History of the Daughters of Charity
– 1 Corinthians 13:13
St. Vincent de Paul and St. Louise de Marillac founded the Daughters of Charity in France on the eve of St. Andrew’s feast – November 29, 1633 – with the help of twelve dedicated peasant girls. Social and economic status was not the only difference between these Daughters of Charity and their predecessors. They bound themselves to God by simple vows. Early in their history, the practice of annual vows, as opposed to perpetual vows, was established.
In order to move more freely through the streets and hospital wards – and, generally speaking, to enable them to function more easily – they chose to wear the clothes of that day. The Daughters were to have “as a convent, the houses of the sick; as a cell, a rented room; as a chapel, the parish church; as a cloister, the streets of the city and the halls of the hospitals; as enclosure, obedience; as grating, the fear of God; and as a veil, holy modesty.”
St. Vincent de Paul
St. Vincent de Paul was born in Pouy, a village of France, on April 24, 1581. He embraced the clerical life in December of 1596, and was ordained a priest on September 23, 1600. St. Vincent is acclaimed for his genius in organizing. In fact, he organized both the Congregation of the Mission and the Daughters of Charity. Both continue to flourish today in many countries, under the direction of the Superior General of the Congregation of the Mission. St. Vincent de Paul died on September 27, 1660.
St. Louise de Marillac
St. Louise de Marillac was born on August 12, 1591 and married Antoine Le Gras on February 5, 1613. Her only child, a son, was born in 1614. St. Louise’s husband died December 21, 1625. She started making tours for Confraternities of Charity for St. Vincent de Paul on May 6, 1629. On these tours, she gave talks on home nursing, preparation of food and precautions against the spread of contagion. St. Louise became Sister Superior of twelve peasant girls on November 29, 1633 – one of whom was the revered Marguerite Naseau of Sureness. St. Louise was but a poor country girl, and may be said to have had hardly any teacher but God. She is described as “servant of children in their homes; servant of the poor, the sick, and plague stricken; in turn teacher and hospital nurse; obedient, generous, loving and finally a victim to her devotion to the unfortunate.” God, who puts the mighty oak in the humble acorn, put the Sister of Charity whole and entire in this lowly ancestry of the Company. St. Louise de Marillac died on March 15, 1660 after several years of illness.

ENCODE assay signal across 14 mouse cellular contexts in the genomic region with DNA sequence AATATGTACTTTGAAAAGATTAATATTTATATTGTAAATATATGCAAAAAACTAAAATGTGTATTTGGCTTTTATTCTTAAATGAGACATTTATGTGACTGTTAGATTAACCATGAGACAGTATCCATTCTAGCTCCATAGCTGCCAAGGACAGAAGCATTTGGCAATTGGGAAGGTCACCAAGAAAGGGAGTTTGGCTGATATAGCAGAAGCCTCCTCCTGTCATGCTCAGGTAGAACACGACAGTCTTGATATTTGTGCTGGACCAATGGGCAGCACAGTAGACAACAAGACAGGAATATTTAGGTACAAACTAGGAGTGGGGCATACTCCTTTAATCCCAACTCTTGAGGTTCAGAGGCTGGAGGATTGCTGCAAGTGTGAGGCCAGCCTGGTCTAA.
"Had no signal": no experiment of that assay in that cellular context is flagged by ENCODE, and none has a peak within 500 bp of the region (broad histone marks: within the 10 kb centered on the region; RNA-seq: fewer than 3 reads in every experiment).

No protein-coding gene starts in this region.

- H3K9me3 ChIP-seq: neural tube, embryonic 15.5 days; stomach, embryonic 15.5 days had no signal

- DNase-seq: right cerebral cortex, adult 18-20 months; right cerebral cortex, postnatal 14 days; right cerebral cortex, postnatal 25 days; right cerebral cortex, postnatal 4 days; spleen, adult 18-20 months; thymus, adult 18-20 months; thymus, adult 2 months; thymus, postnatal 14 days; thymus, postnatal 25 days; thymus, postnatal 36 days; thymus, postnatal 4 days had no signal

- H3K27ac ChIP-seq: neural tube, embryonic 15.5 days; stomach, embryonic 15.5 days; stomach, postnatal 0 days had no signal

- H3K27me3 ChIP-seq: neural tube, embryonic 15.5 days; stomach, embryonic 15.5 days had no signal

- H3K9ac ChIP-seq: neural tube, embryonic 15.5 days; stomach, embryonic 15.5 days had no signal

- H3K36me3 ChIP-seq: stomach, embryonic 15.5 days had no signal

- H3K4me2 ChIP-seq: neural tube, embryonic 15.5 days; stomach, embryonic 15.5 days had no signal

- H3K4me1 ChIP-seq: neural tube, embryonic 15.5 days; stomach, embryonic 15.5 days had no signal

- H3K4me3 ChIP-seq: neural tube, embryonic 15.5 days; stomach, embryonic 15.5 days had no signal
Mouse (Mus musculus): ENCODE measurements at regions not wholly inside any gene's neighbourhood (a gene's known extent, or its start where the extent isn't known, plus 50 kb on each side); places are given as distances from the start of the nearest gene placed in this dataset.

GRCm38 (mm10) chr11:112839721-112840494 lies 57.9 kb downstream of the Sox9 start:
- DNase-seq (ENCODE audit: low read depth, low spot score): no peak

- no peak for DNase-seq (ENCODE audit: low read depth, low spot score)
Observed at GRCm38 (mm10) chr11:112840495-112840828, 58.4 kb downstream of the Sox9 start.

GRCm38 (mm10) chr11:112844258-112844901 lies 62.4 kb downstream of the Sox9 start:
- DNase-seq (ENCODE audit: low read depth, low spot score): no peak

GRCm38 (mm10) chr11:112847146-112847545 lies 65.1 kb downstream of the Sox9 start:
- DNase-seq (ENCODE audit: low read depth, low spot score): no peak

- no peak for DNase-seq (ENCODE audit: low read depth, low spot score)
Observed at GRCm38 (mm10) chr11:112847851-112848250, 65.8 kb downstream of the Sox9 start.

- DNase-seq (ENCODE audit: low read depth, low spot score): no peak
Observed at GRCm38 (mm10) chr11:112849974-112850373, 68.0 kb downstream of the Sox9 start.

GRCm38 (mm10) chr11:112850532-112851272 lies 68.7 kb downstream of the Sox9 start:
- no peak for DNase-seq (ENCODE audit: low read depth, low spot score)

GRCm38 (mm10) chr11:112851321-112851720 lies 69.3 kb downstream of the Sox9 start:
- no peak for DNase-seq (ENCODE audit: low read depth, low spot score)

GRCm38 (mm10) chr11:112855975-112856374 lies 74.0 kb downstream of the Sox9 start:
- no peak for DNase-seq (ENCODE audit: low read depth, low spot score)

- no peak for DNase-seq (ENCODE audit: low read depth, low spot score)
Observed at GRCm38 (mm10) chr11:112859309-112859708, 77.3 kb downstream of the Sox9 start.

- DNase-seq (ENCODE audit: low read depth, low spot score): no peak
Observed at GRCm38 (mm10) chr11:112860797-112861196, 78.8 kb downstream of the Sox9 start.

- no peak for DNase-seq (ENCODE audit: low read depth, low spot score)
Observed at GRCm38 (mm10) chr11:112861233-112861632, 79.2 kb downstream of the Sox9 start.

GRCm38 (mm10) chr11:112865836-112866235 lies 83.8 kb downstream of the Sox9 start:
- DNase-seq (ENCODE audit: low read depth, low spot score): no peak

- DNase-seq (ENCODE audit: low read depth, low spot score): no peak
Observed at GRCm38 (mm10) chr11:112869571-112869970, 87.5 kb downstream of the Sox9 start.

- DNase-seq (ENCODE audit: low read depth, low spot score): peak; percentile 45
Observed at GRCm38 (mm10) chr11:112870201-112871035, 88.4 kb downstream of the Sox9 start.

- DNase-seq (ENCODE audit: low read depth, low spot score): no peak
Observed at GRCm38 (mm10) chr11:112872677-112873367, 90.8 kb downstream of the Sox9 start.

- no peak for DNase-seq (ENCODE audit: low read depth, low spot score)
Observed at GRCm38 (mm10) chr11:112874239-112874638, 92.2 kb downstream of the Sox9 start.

The motto of the Daughters of Charity is this: The Charity of Christ urges us. On the Rue du Bac in Paris lies the motherhouse of the Daughters of Charity. It is the headquarters for forty-five thousand women dedicated to the ideals of God, St. Vincent de Paul and St. Louise de Marillac. Their work extends to the entire world. No form of Christian charity is foreign to their zeal. You will find them in hospitals, schools, leprosaria, orphanages, hostels for the refugees from Communist dominated lands; in settlement houses, homes for unwed mothers and nursing the sick in their homes. In fact, wherever one wished to meet the poor, face-to-face, there you will find the Daughters of Charity.
Elizabeth Ann Seton
Elizabeth Ann Seton was born in New York City on August 28, 1774, of an influential and cultured family. Her father was Dr. Richard Bayley, a noted lecturer at King’s College (now Columbia University). He was the first health officer and was responsible for the first quarantine station. Her mother was also of a well-known family – she was Catherine Charlton, daughter of the Rector of St. Andrew’s Episcopal Church in Staten Island. After her education in a private school in New York, Elizabeth Ann became a prominent figure in New York society. She was beautiful, charming and of a deeply religious spirit. At 19, she married William Magee Seton, the son of a wealthy merchant. Five children were born to this happy couple. However, in a few short years, this family was to experience business misfortune and ill health. William Seton died in Leghorn, Italy in 1803, after a sea voyage was undertaken in vain in an attempt to restore his health. The Filicchi family of Leghorn took the widow and her children into their home and showed her every kindness. This was a truly genuine Catholic household. Elizabeth was very impressed by all she saw.
In March of 1805, Elizabeth was received into the Catholic Faith at St. Peter’s Church on Barclay Street in New York. Elizabeth made known to Archbishop Carroll her intense longing to consecrate herself to God in the professed religious life and was allowed to pronounce her vows. By 1809, Mother Seton had opened two schools – an academy for girls and a tuition-free school adapted to the needs of the poor in Emmitsburg, Maryland. This latter establishment was the forerunner of the Catholic Parochial School System in the United States. Poverty, hardship and exhausting labor marked the early days of Mother Seton’s Community. Death took two of her own daughters and two cherished sisters-in-law who had followed Elizabeth in her work. Throughout those years of trial, Elizabeth’s courage, patience and fortitude were upheld by heroic spirit of faith, hope, and charity. Her own death came on January 4, 1821. She died in poverty, but rich in faith and good works.
The foundress of the Daughters of Charity in America, Mother Elizabeth Ann Bayley Seton, was canonized in Rome on September 14, 1975. It was from Mother Seton’s Community in Emmitsburg, Maryland, that three young, courageous Daughters of Charity left for Waco, Texas, on November 29, 1904, to begin what we know today as Ascension Providence.